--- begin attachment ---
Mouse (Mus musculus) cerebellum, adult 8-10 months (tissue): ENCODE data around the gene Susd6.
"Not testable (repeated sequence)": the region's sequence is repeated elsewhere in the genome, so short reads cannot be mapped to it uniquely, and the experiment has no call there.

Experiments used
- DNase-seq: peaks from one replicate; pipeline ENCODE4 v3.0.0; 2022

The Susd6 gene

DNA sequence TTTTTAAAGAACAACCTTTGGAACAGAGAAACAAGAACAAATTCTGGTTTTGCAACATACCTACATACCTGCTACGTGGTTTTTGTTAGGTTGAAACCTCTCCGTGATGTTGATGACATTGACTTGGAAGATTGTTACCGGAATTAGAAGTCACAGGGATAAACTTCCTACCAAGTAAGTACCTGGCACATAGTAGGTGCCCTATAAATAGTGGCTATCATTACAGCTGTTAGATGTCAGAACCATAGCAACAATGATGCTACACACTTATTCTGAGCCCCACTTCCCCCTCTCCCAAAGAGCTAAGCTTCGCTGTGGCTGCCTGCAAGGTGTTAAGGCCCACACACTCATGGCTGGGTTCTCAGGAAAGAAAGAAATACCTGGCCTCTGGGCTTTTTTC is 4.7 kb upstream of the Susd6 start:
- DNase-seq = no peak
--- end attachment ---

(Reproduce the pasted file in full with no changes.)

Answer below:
Mouse (Mus musculus) cerebellum, adult 8-10 months (tissue): ENCODE data around the gene Susd6.
"Not testable (repeated sequence)": the region's sequence is repeated elsewhere in the genome, so short reads cannot be mapped to it uniquely, and the experiment has no call there.

Experiments used
- DNase-seq: peaks from one replicate; pipeline ENCODE4 v3.0.0; 2022

The Susd6 gene

DNA sequence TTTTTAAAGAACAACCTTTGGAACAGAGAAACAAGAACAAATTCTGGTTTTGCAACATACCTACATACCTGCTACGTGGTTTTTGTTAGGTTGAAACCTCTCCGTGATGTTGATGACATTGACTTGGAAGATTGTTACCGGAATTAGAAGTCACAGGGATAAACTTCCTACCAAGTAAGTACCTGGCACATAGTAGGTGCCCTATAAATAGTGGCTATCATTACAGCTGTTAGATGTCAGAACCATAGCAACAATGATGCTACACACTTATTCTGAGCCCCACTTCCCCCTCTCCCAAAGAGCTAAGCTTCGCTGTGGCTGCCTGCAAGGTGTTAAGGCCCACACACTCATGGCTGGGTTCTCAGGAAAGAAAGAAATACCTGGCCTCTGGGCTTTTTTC is 4.7 kb upstream of the Susd6 start:
- DNase-seq = no peak